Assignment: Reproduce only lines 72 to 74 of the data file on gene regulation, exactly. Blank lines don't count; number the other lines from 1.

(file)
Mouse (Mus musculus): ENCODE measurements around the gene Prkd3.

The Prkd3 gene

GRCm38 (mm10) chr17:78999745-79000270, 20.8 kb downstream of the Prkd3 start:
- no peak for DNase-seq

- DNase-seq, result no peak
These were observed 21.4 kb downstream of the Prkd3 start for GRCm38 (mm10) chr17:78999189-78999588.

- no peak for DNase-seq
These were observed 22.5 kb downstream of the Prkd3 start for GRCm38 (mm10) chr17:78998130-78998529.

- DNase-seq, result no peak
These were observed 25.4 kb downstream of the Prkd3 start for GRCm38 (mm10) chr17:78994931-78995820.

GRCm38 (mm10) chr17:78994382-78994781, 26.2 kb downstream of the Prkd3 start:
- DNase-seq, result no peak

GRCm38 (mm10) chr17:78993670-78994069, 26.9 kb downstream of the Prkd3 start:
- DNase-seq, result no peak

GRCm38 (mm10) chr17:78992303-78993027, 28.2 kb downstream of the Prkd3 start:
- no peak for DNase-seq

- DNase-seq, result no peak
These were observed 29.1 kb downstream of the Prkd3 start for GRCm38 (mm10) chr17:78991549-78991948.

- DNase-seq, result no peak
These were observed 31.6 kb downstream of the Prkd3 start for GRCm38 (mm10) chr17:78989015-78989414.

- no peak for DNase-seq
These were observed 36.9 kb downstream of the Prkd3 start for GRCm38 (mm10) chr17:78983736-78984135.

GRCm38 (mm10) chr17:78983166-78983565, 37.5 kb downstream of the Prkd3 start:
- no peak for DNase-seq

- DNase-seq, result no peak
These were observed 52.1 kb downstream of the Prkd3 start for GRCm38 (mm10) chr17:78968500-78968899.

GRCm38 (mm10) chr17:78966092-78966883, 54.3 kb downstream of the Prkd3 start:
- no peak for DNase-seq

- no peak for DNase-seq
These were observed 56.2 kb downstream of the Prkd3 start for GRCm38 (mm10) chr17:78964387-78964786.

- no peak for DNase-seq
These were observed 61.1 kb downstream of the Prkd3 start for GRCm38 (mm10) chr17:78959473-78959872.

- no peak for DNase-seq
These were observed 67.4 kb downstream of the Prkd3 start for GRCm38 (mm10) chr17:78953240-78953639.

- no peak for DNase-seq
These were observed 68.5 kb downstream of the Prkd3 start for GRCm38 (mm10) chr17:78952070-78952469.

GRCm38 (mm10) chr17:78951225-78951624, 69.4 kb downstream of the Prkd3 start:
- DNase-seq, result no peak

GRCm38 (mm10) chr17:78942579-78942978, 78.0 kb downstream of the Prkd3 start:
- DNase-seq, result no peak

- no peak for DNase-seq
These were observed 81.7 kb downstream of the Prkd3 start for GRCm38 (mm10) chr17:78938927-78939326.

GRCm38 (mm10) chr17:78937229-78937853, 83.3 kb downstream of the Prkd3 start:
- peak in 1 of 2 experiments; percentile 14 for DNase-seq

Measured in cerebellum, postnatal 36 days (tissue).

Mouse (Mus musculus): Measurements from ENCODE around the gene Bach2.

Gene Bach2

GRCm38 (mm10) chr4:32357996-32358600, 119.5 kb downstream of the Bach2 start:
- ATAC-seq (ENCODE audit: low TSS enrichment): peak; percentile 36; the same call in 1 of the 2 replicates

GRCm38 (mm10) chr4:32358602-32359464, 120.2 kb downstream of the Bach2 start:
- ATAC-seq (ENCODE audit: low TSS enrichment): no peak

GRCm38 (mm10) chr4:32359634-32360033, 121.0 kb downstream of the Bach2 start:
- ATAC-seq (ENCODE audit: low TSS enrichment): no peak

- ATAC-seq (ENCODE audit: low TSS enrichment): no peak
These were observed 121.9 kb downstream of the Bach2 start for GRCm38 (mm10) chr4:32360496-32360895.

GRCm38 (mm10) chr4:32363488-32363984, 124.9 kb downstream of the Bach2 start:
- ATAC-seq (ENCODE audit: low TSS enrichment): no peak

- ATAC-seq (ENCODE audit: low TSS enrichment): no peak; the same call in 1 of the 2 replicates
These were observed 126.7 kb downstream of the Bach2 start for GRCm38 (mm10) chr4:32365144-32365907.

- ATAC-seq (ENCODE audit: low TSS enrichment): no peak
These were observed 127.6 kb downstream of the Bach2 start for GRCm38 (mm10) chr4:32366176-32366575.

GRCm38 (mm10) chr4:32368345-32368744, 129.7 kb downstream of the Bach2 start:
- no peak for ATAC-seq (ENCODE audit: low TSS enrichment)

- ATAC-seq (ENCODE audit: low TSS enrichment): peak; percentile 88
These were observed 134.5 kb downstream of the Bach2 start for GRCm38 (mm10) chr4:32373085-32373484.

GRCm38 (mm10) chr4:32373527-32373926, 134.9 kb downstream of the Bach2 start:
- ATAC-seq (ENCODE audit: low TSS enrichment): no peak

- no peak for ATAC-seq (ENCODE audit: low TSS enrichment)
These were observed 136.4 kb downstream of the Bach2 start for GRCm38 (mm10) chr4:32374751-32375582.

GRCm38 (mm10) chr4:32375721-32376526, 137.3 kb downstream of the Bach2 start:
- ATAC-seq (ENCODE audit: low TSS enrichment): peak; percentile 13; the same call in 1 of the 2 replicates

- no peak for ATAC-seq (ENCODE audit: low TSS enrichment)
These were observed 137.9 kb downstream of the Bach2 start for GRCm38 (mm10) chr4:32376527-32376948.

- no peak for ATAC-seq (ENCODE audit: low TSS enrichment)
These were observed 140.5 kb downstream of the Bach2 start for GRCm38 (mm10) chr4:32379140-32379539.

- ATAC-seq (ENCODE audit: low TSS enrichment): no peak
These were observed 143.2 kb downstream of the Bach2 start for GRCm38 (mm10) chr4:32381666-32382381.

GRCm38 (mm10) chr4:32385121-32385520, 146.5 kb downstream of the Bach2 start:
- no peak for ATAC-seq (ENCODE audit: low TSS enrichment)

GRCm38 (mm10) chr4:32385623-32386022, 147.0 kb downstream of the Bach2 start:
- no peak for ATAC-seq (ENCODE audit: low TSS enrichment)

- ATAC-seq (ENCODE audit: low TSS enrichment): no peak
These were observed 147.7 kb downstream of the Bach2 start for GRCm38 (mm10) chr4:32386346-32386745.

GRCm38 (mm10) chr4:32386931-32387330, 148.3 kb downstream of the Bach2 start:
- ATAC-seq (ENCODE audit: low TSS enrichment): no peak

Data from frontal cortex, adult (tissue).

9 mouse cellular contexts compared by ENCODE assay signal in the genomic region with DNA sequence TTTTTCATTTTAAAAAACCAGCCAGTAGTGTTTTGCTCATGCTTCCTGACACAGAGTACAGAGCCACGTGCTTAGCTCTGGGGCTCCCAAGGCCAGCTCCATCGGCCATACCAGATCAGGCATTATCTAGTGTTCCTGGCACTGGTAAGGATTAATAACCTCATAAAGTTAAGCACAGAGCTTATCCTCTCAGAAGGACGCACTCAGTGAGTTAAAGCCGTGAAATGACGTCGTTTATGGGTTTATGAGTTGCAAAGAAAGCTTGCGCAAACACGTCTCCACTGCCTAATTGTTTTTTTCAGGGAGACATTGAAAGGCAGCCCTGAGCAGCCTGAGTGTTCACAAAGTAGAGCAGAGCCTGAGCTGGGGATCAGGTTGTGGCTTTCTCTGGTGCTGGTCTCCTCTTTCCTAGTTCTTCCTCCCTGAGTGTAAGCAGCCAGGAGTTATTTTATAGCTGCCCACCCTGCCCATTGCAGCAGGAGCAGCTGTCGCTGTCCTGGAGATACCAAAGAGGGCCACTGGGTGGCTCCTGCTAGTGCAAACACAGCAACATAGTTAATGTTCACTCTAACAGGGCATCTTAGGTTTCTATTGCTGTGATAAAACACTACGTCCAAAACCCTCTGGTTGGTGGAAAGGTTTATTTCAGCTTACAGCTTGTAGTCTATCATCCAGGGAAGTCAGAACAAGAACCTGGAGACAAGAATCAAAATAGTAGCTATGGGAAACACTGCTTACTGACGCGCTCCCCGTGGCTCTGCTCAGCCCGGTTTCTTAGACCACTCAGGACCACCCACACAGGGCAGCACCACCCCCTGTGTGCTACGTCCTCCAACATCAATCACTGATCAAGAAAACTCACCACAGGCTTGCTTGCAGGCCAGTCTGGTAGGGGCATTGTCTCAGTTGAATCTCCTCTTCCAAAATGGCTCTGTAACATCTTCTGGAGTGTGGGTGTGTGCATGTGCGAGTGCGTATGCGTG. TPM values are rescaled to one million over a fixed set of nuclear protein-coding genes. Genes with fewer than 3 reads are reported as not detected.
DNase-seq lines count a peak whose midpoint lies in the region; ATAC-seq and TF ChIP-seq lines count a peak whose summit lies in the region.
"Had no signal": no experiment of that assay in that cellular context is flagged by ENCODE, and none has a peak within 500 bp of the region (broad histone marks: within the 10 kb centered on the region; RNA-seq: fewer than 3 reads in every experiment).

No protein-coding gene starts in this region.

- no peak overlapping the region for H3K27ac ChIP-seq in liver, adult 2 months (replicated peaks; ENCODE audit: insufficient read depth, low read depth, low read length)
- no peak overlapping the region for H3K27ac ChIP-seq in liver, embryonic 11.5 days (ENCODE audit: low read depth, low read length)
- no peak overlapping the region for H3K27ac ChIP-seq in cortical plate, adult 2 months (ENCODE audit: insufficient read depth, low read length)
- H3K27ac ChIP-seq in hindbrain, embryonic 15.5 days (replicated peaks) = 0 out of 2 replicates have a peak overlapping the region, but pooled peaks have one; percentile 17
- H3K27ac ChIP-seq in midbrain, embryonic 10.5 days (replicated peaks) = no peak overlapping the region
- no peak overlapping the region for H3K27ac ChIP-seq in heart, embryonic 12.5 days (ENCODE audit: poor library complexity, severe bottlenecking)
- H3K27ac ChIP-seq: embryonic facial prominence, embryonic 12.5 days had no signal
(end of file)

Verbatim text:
- no peak for ATAC-seq (ENCODE audit: low TSS enrichment)
These were observed 137.9 kb downstream of the Bach2 start for GRCm38 (mm10) chr4:32376527-32376948.

- no peak for ATAC-seq (ENCODE audit: low TSS enrichment)